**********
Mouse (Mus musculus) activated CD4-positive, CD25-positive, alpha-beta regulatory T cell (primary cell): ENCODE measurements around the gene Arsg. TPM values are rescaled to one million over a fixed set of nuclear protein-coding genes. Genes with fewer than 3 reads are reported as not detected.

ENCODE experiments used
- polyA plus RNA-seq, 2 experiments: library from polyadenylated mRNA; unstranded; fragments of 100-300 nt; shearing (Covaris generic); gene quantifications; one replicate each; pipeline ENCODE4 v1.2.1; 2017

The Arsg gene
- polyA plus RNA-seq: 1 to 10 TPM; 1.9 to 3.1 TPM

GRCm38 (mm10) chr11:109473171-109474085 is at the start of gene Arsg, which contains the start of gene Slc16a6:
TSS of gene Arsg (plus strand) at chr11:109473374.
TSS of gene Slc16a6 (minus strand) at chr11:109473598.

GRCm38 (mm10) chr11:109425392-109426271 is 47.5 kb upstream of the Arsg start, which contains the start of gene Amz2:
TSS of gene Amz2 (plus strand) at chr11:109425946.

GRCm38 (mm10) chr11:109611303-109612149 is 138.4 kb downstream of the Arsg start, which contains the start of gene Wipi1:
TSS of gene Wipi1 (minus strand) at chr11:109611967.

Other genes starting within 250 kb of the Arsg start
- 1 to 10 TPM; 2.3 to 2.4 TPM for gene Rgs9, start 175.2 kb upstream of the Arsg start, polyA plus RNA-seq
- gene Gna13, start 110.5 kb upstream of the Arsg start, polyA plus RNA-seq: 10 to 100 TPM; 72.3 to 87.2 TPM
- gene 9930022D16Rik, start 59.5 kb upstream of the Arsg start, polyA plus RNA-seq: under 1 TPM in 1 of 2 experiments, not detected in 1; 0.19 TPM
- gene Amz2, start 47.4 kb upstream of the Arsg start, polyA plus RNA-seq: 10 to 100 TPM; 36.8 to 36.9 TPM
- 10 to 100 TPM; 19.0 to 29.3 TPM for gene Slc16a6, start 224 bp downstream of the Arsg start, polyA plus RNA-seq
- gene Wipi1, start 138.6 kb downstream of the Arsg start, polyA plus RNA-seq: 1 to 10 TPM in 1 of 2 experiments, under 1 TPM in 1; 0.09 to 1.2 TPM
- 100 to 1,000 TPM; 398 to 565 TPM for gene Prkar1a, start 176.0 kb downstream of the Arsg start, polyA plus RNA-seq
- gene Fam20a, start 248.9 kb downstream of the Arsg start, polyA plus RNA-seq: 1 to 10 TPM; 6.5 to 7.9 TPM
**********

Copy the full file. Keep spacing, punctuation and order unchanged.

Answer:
Mouse (Mus musculus) activated CD4-positive, CD25-positive, alpha-beta regulatory T cell (primary cell): ENCODE measurements around the gene Arsg. TPM values are rescaled to one million over a fixed set of nuclear protein-coding genes. Genes with fewer than 3 reads are reported as not detected.

ENCODE experiments used
- polyA plus RNA-seq, 2 experiments: library from polyadenylated mRNA; unstranded; fragments of 100-300 nt; shearing (Covaris generic); gene quantifications; one replicate each; pipeline ENCODE4 v1.2.1; 2017

The Arsg gene
- polyA plus RNA-seq: 1 to 10 TPM; 1.9 to 3.1 TPM

GRCm38 (mm10) chr11:109473171-109474085 is at the start of gene Arsg, which contains the start of gene Slc16a6:
TSS of gene Arsg (plus strand) at chr11:109473374.
TSS of gene Slc16a6 (minus strand) at chr11:109473598.

GRCm38 (mm10) chr11:109425392-109426271 is 47.5 kb upstream of the Arsg start, which contains the start of gene Amz2:
TSS of gene Amz2 (plus strand) at chr11:109425946.

GRCm38 (mm10) chr11:109611303-109612149 is 138.4 kb downstream of the Arsg start, which contains the start of gene Wipi1:
TSS of gene Wipi1 (minus strand) at chr11:109611967.

Other genes starting within 250 kb of the Arsg start
- 1 to 10 TPM; 2.3 to 2.4 TPM for gene Rgs9, start 175.2 kb upstream of the Arsg start, polyA plus RNA-seq
- gene Gna13, start 110.5 kb upstream of the Arsg start, polyA plus RNA-seq: 10 to 100 TPM; 72.3 to 87.2 TPM
- gene 9930022D16Rik, start 59.5 kb upstream of the Arsg start, polyA plus RNA-seq: under 1 TPM in 1 of 2 experiments, not detected in 1; 0.19 TPM
- gene Amz2, start 47.4 kb upstream of the Arsg start, polyA plus RNA-seq: 10 to 100 TPM; 36.8 to 36.9 TPM
- 10 to 100 TPM; 19.0 to 29.3 TPM for gene Slc16a6, start 224 bp downstream of the Arsg start, polyA plus RNA-seq
- gene Wipi1, start 138.6 kb downstream of the Arsg start, polyA plus RNA-seq: 1 to 10 TPM in 1 of 2 experiments, under 1 TPM in 1; 0.09 to 1.2 TPM
- 100 to 1,000 TPM; 398 to 565 TPM for gene Prkar1a, start 176.0 kb downstream of the Arsg start, polyA plus RNA-seq
- gene Fam20a, start 248.9 kb downstream of the Arsg start, polyA plus RNA-seq: 1 to 10 TPM; 6.5 to 7.9 TPM